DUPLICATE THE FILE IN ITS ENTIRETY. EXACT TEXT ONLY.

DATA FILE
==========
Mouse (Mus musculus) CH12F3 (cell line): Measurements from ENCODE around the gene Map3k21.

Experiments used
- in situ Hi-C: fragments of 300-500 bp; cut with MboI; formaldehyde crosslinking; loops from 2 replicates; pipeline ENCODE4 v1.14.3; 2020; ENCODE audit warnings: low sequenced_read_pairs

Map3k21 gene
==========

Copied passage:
Mouse (Mus musculus) CH12F3 (cell line): Measurements from ENCODE around the gene Map3k21.

Experiments used
- in situ Hi-C: fragments of 300-500 bp; cut with MboI; formaldehyde crosslinking; loops from 2 replicates; pipeline ENCODE4 v1.14.3; 2020; ENCODE audit warnings: low sequenced_read_pairs

Map3k21 gene